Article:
Christmas: A Time for Make Believe?

What will your family do with Santa Claus, reindeer, elves, and a sleigh? Will you make them part of your Christmas tradition or not?

Some families choose to make this one of those examples of ways that we, as Christians, are different from the world and we celebrate the true meaning of Christmas instead of the secular version.

Other families weave the fun of these traditions into their family life, but emphasize to children the true meaning of Christmas.

If you choose to make Santa a part of your Christmas tradition, be sure to teach children the difference between make-believe and reality. You might say, "Santa isn't real but we like to play the Santa game at Christmas."

Some children who come to the shocking discovery that Santa isn't real, question whether their parents are telling them the truth in other areas of life. Some even think, "Is Jesus real? Or is he another thing my parents made up for me?"

Christmas traditions can be a lot of fun. Just be careful what you're teaching and how children are putting it all together in their heads. And be sure to remind your children often about the true meaning of Christmas.

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Milan Tomic

Hi. I’m Designer of Blog Magic. I’m CEO/Founder of ThemeXpose. I’m Creative Art Director, Web Designer, UI/UX Designer, Interaction Designer, Industrial Designer, Web Developer, Business Enthusiast, StartUp Enthusiast, Speaker, Writer and Photographer. Inspired to make things looks better.

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13 comments:

  1. I have a 9 year old, a 5 year old, and an 11 month old. The older two have been used to Santa being a part of our Christmas. If we have already been keepng a Santa tradition in our household is it a good idea to remove that? What recommendations can you make if we want to remove Santa, especially before our littlest one is used to him being apart of Christmas too? My heart sank when I read the part of your post about the possibility that they wouldn't believe us about Jesus's existence if Santa turns out to be just a tradition instead of a magical person.

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  2. Seriously, is this something to get so wrapped around the axle about? The notion presented here seems a little legalistic to me. Our 3 boys had no trouble distinguishing make-believe from reality when the Santa bubble burst. We didn't do much to perpetuate the myth, but neither did we squelch that childhood fun for them either. It never affected their belief in Jesus. We bake a birthday cake for Jesus and we put out a plate of cookies for Santa. No harm, no foul...childhood is taken away too early for kids anyhow.

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  3. When my nephew learned that Santa wasn't real, his mother explained the story behind the tradition of Santa Claus; that is, of Saint Nicholas and who he was and how liked to give secret gifts, so her son could understand that there actually was a real person at one time who use to give gifts. She then explained to him that now that he knew the story, it was his time to give gifts to others. I liked this approach and plan on using it with my son.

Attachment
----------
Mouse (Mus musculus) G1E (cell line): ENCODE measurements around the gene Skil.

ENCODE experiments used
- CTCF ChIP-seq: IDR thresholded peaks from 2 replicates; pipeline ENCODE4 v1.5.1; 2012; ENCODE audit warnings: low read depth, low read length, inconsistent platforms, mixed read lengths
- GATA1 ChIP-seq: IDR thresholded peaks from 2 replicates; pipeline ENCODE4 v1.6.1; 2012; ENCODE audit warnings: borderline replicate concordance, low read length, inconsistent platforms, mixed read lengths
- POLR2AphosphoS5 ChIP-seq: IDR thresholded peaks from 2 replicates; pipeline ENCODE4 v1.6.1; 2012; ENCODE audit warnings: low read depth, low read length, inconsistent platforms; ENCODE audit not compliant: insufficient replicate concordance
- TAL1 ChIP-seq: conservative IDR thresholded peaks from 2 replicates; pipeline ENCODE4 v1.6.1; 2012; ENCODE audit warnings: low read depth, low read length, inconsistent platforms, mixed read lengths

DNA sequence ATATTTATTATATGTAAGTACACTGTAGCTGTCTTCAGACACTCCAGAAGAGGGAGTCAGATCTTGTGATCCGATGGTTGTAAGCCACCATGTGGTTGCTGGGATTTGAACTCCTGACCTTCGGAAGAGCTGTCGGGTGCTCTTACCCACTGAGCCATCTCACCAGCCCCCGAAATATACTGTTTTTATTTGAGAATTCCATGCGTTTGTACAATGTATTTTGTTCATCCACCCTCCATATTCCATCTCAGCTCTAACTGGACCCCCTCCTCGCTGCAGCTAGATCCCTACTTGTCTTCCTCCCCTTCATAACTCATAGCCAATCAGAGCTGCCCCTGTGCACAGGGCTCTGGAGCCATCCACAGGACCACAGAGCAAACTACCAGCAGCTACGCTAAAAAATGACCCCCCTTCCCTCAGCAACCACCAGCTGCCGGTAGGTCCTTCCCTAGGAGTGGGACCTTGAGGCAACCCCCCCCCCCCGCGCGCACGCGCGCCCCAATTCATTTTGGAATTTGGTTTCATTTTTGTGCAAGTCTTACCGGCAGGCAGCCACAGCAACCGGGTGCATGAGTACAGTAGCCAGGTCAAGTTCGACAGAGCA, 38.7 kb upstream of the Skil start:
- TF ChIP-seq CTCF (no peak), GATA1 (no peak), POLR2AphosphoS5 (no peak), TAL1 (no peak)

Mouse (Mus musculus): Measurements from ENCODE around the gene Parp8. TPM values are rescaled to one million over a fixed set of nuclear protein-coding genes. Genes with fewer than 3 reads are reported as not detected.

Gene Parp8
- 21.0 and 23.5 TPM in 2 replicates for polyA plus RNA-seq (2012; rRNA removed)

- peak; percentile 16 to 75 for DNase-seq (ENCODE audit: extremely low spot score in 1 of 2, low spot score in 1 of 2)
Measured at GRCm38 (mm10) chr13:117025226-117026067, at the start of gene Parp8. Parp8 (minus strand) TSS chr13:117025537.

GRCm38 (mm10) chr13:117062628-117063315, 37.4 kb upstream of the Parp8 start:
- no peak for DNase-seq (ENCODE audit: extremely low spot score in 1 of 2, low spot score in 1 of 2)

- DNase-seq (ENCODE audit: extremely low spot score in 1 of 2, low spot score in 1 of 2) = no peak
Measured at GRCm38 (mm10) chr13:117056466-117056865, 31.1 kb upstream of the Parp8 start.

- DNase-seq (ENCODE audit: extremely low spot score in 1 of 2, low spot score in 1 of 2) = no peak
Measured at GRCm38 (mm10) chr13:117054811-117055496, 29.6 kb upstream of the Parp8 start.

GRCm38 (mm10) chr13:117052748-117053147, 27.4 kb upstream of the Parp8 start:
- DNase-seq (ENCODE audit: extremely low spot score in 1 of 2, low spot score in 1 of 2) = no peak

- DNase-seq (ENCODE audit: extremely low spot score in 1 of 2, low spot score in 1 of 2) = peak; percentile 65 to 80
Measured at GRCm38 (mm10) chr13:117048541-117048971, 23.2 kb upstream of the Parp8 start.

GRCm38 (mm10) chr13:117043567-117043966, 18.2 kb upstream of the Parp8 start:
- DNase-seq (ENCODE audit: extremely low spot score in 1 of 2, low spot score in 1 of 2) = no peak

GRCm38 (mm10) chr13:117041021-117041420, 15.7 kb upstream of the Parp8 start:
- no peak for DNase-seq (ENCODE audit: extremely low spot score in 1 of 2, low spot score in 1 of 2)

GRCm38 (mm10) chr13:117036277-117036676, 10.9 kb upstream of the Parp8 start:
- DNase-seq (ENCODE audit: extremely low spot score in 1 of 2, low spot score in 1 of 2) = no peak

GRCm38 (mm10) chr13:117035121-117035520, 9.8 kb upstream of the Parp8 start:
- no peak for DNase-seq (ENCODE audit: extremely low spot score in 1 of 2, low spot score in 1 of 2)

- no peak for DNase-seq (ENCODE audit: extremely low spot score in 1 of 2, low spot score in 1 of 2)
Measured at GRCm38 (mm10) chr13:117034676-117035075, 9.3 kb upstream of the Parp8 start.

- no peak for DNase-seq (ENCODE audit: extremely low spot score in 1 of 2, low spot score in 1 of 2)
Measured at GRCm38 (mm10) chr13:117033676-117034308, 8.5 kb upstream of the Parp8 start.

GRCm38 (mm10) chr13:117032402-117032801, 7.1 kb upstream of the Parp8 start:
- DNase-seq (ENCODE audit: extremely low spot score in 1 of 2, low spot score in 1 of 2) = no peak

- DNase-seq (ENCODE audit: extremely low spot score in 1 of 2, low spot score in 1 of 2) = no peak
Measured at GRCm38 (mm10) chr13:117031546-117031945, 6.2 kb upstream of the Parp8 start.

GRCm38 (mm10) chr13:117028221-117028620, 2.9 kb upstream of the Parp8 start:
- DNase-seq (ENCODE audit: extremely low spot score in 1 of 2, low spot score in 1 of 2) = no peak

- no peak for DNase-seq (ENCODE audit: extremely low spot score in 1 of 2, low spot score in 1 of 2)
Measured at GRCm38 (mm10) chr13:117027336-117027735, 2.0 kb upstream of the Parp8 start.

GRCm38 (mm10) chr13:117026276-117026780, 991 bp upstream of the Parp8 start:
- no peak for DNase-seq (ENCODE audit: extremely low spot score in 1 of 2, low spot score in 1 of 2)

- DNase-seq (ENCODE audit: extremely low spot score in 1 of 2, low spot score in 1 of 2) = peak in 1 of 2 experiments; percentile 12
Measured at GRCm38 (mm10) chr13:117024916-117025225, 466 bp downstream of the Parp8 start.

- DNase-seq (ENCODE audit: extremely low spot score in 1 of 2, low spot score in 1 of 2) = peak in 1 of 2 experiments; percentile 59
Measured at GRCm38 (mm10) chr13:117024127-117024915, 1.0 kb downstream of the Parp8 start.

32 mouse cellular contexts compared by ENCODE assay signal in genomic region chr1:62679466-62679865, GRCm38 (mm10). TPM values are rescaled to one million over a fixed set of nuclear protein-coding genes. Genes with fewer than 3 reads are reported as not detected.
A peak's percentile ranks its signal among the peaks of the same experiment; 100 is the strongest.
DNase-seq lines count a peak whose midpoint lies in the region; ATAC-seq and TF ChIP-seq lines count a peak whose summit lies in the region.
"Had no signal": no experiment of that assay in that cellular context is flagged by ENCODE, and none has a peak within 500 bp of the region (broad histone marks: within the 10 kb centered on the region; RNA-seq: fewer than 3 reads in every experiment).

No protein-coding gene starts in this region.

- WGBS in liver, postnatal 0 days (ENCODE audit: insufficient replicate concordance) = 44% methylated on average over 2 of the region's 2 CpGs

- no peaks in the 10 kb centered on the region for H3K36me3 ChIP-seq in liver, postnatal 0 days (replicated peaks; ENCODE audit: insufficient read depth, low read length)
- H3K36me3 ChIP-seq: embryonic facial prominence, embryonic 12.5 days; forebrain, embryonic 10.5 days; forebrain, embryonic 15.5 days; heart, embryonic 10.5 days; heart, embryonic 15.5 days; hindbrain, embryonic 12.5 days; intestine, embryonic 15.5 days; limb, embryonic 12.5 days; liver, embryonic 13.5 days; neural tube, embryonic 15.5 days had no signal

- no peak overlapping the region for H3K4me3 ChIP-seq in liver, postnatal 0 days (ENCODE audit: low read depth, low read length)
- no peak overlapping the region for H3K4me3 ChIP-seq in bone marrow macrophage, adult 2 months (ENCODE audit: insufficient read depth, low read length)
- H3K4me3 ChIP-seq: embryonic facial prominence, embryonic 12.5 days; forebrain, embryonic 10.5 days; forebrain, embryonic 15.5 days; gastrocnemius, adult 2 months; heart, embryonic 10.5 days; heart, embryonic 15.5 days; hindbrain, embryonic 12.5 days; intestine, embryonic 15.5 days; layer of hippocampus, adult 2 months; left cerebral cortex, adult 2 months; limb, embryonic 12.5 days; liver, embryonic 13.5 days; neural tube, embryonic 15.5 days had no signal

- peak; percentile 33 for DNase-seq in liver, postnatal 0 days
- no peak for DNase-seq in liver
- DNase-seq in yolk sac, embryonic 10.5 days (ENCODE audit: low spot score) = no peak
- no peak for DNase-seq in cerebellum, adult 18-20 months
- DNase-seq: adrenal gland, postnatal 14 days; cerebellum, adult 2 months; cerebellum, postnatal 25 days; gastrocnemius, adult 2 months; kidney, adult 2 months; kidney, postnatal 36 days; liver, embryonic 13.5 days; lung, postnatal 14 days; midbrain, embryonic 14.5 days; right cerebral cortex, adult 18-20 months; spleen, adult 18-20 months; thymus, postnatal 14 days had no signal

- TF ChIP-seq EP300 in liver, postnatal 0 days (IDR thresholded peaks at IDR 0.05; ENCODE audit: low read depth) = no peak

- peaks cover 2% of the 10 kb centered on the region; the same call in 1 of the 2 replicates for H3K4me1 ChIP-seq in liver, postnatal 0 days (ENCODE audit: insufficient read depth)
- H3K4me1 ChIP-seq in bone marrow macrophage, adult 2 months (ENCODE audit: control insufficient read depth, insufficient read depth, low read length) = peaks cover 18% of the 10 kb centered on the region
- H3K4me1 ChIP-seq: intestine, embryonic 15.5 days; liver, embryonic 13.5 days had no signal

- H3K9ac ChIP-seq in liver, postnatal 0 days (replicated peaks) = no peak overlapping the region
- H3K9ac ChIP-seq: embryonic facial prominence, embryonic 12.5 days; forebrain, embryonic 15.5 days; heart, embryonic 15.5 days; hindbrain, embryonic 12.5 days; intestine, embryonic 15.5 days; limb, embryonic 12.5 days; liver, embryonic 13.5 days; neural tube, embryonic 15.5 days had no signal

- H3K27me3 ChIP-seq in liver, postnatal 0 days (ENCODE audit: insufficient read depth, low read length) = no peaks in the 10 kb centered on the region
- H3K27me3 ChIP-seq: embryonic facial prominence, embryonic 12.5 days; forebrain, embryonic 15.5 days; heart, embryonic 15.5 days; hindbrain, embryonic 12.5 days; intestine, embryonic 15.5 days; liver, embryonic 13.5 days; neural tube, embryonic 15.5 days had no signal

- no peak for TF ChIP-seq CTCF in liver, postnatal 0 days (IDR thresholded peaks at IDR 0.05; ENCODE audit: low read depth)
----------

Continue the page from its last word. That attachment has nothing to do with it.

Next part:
As a child I remember being devastated when I found out that Santa didn't exist, but it never made me question my faith. It's like reading a fiction or non-fiction book...I knew the difference.

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  4. This is the only post I've read from Biblical Parenting that I've disagreed with.

    We did Santa in my home growing up. We also celebrated Christmas, read the story in Luke before bedtime on Christmas Eve, went to church, and celebrated the birth of Christ. For me it was such a magical time - that Santa picked the birth of Jesus, of all days out of the year, to deliver gifts to our home. It made Christmas very magical, wonderful, and delightful. When it was time to stop believing in Santa, we did. It did not affect our faith in the least bit.

    For our boys, we intermingle a small bit of Santa, alongside a lot of Jesus. We talk about Jesus year-round in our home, not Santa. I love this opportunity to mingle wonder (Santa) with the true meaning of Christmas (Christ's birth). As children, this is one of the few times during the year we can practice this skill of "awe", and make-believe is a part of that. I hope my sons childhood love of wonder and awe will be with them throughout their adulthood b/c I believe it is with this attitude that we can best approach God.

    Leslie

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  5. This comment has been removed by the author.

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  6. This is absolutely absurd. It makes me so mad that someone would actually think a child would question their faith because Santa isn't real. COME ON!!!!! My personal opinion is that you teach your children (as they get older, of course...my toddlers are too young to grasp the idea) that Santa is in essence the true spirit of giving. He comes from the the giver of all good gifts, who is Jesus Christ himself.
    Santa is apart of the magic of Christmas. Don't you remember as a child being in awe of Christmas, listening for hooves on the roof, a mysterious visitor down the chimney on Christmas Eve, maybe even the sound of jingle bells (which I promise you one Christmas I heard and I will stick to that story even as an adult!!)?
    As parents, yes, we have the responsibility to teach our children about the Lord and how to approach Him, to love Him, and to serve Him. But my goodness, let kids enjoy being children and enjoy the magic of Christmas while they can...because they will have many, many more years of life knowing the truth!